David H. Koch Theater, New York, NY; September 14(m), 2014

Colleen Boresta

Jillian Vanstone as Alice in Christopher Wheeldon's 'Alice's Adventures in Wonderland'. Photo © Cylla von Tiedemann

Jillian Vanstone as Alice in Christopher Wheeldon’s ‘Alice’s Adventures in Wonderland’.
Photo © Cylla von Tiedemann

After a nine year absence, The National Ballet of Canada has returned to New York with their lavishly entertaining production of “Alice’s Adventures in Wonderland”, with choreography by Christopher Wheeldon to a commissioned score by British composer, Joby Talbot, and with some unbelievably unique sets and costumes by Bob Crowley.

Librettist Nicholas Wright has added a prologue to the piece which shows Alice Liddell (Lewis Carroll’s inspiration for Alice) and her family at a garden party in Oxford, England circa 1862. Many of the characters at the party eventually fall down the jello mold rabbit hole and become new creatures in Wonderland: Lewis Carroll turns into the White Rabbit, while Alice’s parents become the King and Queen of Hearts. Wright has also included a love interest for Alice, the gardener’s son, Jack, who Alice’s mother does not approve of, and who in Wonderland morphs into the Knave of Hearts. Alice undergoes many strange and frightening adventures after she falls into the rabbit hole. At the ballet’s conclusion these turn out to be merely the dreams of a young girl in the modern world who has been reading Lewis Carroll’s classic book.

This “Alice” stands out for astonishing special effects which are a glorious combination of psychedelic video, puppetry and mobile set designs. In Act I there is too much going on to really appreciate it all; the fourteen fragmented scenes flying past at the speed of light. Acts II and III, which concentrate on far fewer events, are much preferable.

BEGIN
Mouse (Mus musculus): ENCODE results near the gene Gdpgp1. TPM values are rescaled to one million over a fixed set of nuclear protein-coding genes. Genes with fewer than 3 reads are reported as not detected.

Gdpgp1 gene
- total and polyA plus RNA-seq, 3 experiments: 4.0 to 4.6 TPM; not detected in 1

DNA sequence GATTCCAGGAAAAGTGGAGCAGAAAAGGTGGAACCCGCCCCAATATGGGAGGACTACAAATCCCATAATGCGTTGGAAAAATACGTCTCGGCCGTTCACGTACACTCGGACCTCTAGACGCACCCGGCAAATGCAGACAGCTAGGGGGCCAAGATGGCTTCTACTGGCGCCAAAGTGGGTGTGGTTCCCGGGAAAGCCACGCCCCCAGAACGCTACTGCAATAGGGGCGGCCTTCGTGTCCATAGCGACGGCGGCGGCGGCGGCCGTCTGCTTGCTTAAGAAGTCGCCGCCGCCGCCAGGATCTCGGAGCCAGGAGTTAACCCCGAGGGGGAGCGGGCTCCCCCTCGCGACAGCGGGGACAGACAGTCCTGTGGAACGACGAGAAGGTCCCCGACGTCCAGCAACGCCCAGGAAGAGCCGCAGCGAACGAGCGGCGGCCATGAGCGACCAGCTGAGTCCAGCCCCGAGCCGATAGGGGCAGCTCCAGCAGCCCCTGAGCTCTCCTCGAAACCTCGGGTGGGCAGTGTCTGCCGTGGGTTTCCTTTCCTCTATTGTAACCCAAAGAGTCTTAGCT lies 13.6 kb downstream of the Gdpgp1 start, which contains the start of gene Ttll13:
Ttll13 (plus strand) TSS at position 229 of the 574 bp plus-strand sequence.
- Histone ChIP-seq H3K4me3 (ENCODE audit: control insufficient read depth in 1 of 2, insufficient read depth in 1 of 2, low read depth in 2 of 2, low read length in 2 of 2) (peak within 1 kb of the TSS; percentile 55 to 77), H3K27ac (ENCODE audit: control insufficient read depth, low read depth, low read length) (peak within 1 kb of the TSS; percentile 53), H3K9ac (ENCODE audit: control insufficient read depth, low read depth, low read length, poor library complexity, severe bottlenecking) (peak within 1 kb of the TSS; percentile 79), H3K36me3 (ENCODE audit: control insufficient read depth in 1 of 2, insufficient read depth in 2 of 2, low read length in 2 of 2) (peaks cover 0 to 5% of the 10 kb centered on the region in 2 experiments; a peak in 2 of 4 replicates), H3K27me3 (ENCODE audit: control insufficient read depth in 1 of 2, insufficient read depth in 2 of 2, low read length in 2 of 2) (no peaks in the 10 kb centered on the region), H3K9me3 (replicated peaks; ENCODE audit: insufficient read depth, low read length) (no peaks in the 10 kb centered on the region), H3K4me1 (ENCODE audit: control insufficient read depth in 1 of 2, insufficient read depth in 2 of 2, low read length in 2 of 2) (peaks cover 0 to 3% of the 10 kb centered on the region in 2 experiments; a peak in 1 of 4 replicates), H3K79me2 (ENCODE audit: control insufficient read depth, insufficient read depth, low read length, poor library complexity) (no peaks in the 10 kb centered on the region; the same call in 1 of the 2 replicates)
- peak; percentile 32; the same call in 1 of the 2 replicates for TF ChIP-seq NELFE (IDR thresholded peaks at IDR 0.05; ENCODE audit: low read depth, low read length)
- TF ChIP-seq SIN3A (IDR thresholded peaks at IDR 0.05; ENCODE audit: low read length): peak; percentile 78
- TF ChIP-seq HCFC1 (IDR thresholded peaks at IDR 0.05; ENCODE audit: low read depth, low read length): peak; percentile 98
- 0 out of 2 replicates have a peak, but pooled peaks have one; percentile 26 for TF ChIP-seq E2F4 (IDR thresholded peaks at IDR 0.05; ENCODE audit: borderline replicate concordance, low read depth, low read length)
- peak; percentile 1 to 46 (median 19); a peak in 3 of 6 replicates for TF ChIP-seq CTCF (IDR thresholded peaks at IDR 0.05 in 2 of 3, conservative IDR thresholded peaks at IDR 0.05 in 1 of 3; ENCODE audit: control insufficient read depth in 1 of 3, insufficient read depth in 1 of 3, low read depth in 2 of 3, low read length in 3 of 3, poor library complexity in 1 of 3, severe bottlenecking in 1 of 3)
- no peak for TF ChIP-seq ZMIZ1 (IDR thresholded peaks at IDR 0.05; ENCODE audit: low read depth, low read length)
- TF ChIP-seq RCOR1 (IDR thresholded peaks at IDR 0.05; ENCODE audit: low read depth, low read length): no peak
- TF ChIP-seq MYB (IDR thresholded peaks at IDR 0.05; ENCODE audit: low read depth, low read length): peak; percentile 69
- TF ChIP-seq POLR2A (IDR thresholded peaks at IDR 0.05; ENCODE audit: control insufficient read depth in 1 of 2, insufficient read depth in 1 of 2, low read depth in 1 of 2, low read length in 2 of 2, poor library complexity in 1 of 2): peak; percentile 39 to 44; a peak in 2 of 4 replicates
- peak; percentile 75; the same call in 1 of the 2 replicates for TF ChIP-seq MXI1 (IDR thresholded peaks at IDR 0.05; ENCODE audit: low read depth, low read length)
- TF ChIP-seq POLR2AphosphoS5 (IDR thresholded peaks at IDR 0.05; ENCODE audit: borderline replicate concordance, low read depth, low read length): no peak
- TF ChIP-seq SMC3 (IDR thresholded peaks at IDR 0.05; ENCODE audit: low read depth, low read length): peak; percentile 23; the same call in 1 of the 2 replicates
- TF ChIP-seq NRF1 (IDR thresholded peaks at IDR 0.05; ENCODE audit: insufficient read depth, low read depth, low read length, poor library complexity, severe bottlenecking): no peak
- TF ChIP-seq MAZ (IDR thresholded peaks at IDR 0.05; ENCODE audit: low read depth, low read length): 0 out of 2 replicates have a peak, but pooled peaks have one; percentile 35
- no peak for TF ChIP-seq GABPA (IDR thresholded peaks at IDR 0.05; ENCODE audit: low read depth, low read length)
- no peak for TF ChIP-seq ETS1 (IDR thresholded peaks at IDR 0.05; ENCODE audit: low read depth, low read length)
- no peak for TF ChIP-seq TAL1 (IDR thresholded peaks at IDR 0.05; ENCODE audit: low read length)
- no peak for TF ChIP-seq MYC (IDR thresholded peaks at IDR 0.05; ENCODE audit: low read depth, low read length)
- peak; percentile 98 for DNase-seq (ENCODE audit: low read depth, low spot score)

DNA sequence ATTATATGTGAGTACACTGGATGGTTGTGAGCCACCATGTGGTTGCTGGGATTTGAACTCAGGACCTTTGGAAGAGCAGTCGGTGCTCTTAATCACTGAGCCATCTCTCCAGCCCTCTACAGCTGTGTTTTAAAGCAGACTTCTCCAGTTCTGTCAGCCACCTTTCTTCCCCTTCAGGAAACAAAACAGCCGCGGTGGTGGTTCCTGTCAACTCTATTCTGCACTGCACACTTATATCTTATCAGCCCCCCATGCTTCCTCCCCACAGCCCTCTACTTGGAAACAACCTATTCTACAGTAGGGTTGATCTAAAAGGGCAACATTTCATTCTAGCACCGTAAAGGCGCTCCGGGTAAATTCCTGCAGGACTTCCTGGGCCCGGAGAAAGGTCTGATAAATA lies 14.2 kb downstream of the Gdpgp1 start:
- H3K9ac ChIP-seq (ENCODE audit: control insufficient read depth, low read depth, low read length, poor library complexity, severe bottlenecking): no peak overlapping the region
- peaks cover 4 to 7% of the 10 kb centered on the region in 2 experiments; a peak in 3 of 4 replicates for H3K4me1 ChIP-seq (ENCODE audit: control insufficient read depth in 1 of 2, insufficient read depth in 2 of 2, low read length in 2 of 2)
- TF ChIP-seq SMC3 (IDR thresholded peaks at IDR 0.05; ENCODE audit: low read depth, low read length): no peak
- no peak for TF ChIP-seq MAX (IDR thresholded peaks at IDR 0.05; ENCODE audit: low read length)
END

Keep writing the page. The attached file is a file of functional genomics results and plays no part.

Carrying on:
My favorite moments from the ballet are those that show a creative and original combination of costumes, sets, choreography and music. Almost worth the cost of admission is seeing how the Cheshire Cat’s body parts come apart and flow back together with splendid suppleness (aided by about eight dancers dressed in black). Even when it is in pieces, it is amazingly lifelike.

Equally impressive is the croquet game, where the corps dancers sport flamingo beaks on their arms for mallets and small children become the hedgehog balls. The costumes and choreography for the pack of cards in Act III are very imaginative. The waltzes for the Act II garden party are reminiscent of those in the ballroom scene from Wheeldon’s “Cinderella”. However, as novel as is his choreography for the ensemble dances in “Alice”, I find his dances for solo performers to be generic and often repetitive. His lifts for Alice and Jack/Knave of Hearts are lovely, but not nearly as soaring and swoon worthy as those for the Prince and Cinderella in his later ballet.

All of the dancers were wonderful. As Alice, Jillian Vanstone was so natural that she became the role. She had real chemistry with Guillaume Côté’s Jack/Knave of Hearts. Côté stood out for his swift turns and leaps with nice elevation. As the Queen of Hearts, Xiao Nan Yu was a master of comic timing. She is especially effective in a riotous parody of the Rose Adagio from “The Sleeping Beauty”. Her four terrified suitors were also very funny.

Robert Stephen’s Mad Hatter impressed with several rollicking tap dance numbers which demonstrate the off the wall nature of this wacky character. Rex Harrington was a drily amusing King of Hearts who keeps reading the newspaper whether he’s sitting inside the Queen of Hearts’ dress mobile or presiding over the trial of the Knave.

“Alice’s Adventures in Wonderland” contains numerous delights for both adults and children. I hope it becomes a ballet standard like “Cinderella” or “Coppélia”.